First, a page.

Monthly Archives: September 2006

Panels Done!

One more step to waterproofing!

I was able to put a couple of hours if work on the trailer today and finished up the panels I needed to keep the water out!

Here is a daytime shot of the panel I did the other day.  I cleaned up the vulkem a little.  Still need a rivet shaver!

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Here is the next panel installed to cover the orginal furnace opening.

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On the right side of the door, the bellypan was torn.  I think this may have been due to a loose outrigger which has been repaired in the welding phase.

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So, I decided to plate over it while I was doing the rest.  Turned out pretty good to me.

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I had made a duplicate for the left side which does not have a problem, just to make it match, but I decided not to install it.

I know all these panels really stand out now, but as soon as the rest of the trailer is polished, they will blend right in.

That’s all for now ;-)

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The rivets are here!

My Olympic rivets showed up.  That means I get to put on my panels.  I really need to get this trailer sealed up before the rains come.  The weather is so goofy durng winter here it can rain one day and be sunny the next.  So I need to be ready.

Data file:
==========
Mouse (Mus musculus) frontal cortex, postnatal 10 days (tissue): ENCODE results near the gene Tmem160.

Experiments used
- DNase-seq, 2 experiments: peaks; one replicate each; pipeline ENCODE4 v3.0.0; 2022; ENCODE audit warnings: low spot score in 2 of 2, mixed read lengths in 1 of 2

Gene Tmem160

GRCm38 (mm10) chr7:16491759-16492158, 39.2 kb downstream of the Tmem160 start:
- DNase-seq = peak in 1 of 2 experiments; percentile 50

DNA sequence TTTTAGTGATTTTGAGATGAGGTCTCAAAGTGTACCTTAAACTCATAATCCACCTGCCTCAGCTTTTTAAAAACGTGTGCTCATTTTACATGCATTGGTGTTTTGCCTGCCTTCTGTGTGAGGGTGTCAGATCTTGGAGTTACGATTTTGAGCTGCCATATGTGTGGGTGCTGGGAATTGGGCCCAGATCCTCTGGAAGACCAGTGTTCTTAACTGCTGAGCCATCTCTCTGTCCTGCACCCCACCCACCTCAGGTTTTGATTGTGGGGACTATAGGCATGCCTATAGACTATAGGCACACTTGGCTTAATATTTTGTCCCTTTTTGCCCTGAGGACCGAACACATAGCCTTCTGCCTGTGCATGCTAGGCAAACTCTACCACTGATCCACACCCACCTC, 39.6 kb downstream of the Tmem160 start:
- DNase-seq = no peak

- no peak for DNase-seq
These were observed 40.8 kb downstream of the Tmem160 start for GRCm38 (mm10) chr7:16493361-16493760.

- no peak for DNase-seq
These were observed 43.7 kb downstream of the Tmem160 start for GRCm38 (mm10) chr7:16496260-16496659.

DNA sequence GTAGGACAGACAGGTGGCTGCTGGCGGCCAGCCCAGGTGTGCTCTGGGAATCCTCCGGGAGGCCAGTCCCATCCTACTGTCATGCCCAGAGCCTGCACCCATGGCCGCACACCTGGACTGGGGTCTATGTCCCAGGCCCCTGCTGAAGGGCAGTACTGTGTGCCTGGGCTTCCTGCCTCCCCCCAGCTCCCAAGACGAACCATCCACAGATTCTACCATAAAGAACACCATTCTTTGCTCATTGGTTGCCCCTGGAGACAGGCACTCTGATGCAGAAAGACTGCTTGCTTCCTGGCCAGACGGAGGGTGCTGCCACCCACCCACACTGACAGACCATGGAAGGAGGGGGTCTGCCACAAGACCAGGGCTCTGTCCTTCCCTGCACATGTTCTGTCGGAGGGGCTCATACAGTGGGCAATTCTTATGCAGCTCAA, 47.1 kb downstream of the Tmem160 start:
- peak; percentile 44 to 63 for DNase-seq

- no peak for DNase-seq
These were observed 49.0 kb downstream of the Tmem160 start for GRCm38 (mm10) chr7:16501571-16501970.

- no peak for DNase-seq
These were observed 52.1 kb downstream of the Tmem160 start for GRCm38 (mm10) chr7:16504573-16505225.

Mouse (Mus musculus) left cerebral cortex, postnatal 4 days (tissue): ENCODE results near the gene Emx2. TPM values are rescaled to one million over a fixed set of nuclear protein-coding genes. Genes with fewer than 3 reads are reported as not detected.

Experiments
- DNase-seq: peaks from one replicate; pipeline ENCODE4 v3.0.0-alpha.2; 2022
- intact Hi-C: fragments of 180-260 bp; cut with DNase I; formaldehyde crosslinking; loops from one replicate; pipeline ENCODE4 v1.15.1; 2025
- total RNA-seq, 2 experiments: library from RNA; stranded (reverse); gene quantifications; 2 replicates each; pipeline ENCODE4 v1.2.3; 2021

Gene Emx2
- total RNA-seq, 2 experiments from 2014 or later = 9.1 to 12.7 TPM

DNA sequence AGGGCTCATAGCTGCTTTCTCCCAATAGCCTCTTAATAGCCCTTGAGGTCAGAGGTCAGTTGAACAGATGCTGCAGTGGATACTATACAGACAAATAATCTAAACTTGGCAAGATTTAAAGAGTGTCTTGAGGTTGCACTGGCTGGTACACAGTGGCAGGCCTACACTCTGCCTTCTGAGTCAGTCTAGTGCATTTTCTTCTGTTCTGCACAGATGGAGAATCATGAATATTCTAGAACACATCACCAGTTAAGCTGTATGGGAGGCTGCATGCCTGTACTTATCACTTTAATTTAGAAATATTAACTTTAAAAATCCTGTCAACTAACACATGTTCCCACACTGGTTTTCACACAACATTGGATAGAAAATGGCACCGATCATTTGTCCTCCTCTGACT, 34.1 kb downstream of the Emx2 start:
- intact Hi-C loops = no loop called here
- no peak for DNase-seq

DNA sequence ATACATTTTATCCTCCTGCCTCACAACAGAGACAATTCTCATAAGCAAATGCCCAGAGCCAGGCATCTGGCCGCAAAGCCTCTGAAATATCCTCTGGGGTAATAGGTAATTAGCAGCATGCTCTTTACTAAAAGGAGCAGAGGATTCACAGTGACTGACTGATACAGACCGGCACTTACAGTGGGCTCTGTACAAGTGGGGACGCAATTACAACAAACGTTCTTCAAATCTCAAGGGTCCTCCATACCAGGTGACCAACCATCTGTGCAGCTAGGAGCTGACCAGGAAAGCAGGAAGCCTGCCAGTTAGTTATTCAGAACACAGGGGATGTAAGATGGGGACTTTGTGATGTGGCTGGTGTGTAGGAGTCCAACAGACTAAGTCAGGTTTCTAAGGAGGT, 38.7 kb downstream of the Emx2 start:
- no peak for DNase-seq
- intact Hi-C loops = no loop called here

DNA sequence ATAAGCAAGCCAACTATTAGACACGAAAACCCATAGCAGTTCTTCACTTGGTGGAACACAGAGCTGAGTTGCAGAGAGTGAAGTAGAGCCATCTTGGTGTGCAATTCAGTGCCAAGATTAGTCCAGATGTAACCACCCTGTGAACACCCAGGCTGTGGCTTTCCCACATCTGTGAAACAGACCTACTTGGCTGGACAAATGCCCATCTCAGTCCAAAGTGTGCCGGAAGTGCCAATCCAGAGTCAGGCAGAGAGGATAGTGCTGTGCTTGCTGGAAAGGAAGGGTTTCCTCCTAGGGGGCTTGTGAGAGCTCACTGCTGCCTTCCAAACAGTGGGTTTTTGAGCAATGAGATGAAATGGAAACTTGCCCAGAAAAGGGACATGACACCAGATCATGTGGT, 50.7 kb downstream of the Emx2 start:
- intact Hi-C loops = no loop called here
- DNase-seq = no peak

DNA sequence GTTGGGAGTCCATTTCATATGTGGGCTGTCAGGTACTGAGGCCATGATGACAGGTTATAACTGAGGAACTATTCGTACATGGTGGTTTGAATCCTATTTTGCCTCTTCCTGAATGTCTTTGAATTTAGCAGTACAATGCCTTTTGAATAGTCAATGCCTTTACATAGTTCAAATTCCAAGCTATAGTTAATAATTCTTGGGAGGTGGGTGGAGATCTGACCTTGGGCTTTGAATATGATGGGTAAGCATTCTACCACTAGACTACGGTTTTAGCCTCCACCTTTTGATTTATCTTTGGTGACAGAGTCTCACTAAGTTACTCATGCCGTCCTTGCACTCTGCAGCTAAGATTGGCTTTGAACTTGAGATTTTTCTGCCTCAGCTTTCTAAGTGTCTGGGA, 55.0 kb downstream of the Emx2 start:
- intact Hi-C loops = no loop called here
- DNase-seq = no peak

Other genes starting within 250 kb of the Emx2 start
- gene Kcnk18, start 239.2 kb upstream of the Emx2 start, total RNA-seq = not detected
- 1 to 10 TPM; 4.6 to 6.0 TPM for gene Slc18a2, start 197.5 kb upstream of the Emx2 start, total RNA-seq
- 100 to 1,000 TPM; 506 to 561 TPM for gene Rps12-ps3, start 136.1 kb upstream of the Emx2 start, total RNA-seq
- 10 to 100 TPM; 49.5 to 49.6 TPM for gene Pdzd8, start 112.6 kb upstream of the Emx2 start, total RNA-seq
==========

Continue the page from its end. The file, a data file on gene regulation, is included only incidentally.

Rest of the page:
Here are the tools I laid out for the job.  A power drill, air riveter, vulkem, and the Olympic rivets.

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Here is the opening where the original gas water heater was.  When I got the trailer, that had been replaced with a small household 110vac unit.  I pulled that out and since I am not putting in a standard water heater, I need to cover the opening.

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How come when I started it was light out, and when I finished it was dark already?!  Means it’s getting dark earlier around here. :-(  In a couple of weeks, along with the time change, it will be dark around 5:30pm. :-( :-( Won’t have any time during the week to work on the the outside of the trailer.

Here is the panel done, but not cleaned up yet.  I still need to buy/borrow a rivet shaver!  Just look at that shine.  Maybe I should replace the rest of the aluminum, then I wouldn’t have to polish the trailer!